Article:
As part of the selection process, compare different talent management technology partners and vendors based on capabilities, customer reviews, implementation timeline, cost, and other key criteria. This will help ensure you choose the right solutions to best meet your talent management needs.
6. Track and analyze key metrics
Research from PwC found that the top challenge for HR leaders in 2022 is access to HR insights and data analytics. And a survey of business executives from Tableau and IDC found that 83% of CEOs want their companies to be more data-driven.
Understanding your talent management strategy’s strengths and areas for improvement can help you identify new ways to make your strategy more impactful. Regularly tracking metrics can also help your HR team provide your CEO and other executives across the business with insights into overall talent management strategy performance.
Metrics you can track include:
- Time and cost to hire
- Training and career development spend
- Worker satisfaction and engagement
- HR software utilization
- Individual performance
- Overall business performance
In addition to quantitative metrics, consider team members’ qualitative feedback when evaluating your talent management strategy. For example, your organization can leverage hiring process feedback, engagement survey data, and exit interview responses to improve talent-related processes and overall strategy.
7. Identify ways to improve company culture
Company culture refers to shared mission, values, goals, behaviors, and practices at an organization. According to a global survey from PwC, 66% of C-suite executives and board members believe culture is more important to performance than the organization’s strategy or operating model.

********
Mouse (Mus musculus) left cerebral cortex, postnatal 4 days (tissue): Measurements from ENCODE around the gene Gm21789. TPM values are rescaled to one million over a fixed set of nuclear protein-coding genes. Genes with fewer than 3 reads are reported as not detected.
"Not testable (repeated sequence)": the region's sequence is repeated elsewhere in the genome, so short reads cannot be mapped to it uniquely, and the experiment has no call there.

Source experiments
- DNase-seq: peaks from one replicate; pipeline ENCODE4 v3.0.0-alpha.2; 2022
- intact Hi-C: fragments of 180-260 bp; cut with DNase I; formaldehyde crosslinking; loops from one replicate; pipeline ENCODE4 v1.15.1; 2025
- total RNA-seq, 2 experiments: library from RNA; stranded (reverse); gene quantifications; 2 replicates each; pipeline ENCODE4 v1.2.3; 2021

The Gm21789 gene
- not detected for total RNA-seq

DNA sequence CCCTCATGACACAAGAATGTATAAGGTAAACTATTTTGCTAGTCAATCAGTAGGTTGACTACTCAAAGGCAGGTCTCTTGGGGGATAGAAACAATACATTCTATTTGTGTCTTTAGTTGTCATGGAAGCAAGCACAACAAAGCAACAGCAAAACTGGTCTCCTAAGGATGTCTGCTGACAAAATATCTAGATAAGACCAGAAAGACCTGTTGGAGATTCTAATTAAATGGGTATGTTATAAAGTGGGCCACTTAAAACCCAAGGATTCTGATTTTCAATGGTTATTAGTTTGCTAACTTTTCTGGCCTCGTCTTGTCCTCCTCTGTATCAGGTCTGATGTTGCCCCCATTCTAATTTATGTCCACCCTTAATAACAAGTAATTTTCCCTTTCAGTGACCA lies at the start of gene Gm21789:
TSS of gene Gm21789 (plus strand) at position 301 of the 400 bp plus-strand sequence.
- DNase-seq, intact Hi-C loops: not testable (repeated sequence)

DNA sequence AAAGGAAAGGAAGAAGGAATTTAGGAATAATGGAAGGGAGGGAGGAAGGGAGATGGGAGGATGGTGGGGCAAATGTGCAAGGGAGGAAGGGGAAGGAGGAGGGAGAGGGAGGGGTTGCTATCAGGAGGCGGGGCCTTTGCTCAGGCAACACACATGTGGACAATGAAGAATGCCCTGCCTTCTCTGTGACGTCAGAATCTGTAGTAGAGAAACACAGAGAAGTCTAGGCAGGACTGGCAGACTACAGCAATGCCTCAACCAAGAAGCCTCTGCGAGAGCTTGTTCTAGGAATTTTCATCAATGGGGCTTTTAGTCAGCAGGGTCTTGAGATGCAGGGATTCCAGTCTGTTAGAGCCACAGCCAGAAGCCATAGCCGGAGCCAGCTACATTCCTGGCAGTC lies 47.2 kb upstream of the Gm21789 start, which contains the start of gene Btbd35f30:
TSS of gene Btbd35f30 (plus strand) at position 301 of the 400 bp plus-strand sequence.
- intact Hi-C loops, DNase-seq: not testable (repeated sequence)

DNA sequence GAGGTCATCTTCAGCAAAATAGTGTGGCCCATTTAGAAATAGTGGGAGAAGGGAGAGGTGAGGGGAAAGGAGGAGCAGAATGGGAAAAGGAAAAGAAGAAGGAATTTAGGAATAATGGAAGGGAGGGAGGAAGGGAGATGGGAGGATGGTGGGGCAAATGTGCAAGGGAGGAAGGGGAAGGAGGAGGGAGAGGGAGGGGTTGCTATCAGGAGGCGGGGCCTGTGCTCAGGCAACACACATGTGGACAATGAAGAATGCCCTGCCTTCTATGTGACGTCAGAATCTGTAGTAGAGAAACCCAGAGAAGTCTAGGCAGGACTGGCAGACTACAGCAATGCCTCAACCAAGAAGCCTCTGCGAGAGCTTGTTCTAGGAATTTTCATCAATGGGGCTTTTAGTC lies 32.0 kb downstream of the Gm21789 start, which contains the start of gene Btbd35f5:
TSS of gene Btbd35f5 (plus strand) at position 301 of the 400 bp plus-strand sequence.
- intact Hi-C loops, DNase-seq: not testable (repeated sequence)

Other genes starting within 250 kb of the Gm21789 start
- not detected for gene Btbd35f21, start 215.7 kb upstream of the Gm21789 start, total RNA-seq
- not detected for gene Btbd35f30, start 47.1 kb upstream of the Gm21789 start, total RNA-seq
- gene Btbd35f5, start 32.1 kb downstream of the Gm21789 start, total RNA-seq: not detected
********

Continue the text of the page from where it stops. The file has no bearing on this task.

When building your talent management strategy, company culture should always be a focus. By prioritizing culture as part of your strategy, your mission and values can guide everyday decisions and actions.
Here are a few actions your business can take to improve culture:
- Hire team members who are motivated by your culture
- Listen to and act on worker feedback
- Communicate transparently
- Recognize employees for their work
- Encourage career development opportunities
- Support workplace flexibility
The importance of a talent management strategy
Implementing a talent management strategy and continuously identifying ways to improve it offers businesses many benefits. Engaging, developing, and retaining a team of qualified workers is critical to business success. On the other hand, lack of a defined strategy can lead to challenges such as difficulty attracting talent, lack of team member engagement, and dissatisfied customers.